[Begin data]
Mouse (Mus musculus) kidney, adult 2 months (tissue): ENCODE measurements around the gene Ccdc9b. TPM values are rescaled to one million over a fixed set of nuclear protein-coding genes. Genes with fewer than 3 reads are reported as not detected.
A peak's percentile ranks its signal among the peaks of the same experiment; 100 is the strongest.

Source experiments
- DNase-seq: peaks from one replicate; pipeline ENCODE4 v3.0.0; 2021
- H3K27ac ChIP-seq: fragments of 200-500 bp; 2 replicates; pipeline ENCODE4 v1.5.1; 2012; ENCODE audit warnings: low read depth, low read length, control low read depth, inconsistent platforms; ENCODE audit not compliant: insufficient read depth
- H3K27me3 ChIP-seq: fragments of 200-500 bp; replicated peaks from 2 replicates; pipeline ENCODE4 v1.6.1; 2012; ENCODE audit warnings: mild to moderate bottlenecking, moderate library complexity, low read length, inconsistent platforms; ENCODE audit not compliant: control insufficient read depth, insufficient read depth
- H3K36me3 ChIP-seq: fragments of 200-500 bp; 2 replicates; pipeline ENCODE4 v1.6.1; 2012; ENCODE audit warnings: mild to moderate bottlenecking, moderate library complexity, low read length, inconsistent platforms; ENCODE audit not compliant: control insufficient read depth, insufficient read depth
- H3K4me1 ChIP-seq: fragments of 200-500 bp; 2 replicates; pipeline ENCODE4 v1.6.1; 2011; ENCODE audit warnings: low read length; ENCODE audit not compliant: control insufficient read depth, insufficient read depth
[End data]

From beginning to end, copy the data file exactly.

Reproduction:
Mouse (Mus musculus) kidney, adult 2 months (tissue): ENCODE measurements around the gene Ccdc9b. TPM values are rescaled to one million over a fixed set of nuclear protein-coding genes. Genes with fewer than 3 reads are reported as not detected.
A peak's percentile ranks its signal among the peaks of the same experiment; 100 is the strongest.

Source experiments
- DNase-seq: peaks from one replicate; pipeline ENCODE4 v3.0.0; 2021
- H3K27ac ChIP-seq: fragments of 200-500 bp; 2 replicates; pipeline ENCODE4 v1.5.1; 2012; ENCODE audit warnings: low read depth, low read length, control low read depth, inconsistent platforms; ENCODE audit not compliant: insufficient read depth
- H3K27me3 ChIP-seq: fragments of 200-500 bp; replicated peaks from 2 replicates; pipeline ENCODE4 v1.6.1; 2012; ENCODE audit warnings: mild to moderate bottlenecking, moderate library complexity, low read length, inconsistent platforms; ENCODE audit not compliant: control insufficient read depth, insufficient read depth
- H3K36me3 ChIP-seq: fragments of 200-500 bp; 2 replicates; pipeline ENCODE4 v1.6.1; 2012; ENCODE audit warnings: mild to moderate bottlenecking, moderate library complexity, low read length, inconsistent platforms; ENCODE audit not compliant: control insufficient read depth, insufficient read depth
- H3K4me1 ChIP-seq: fragments of 200-500 bp; 2 replicates; pipeline ENCODE4 v1.6.1; 2011; ENCODE audit warnings: low read length; ENCODE audit not compliant: control insufficient read depth, insufficient read depth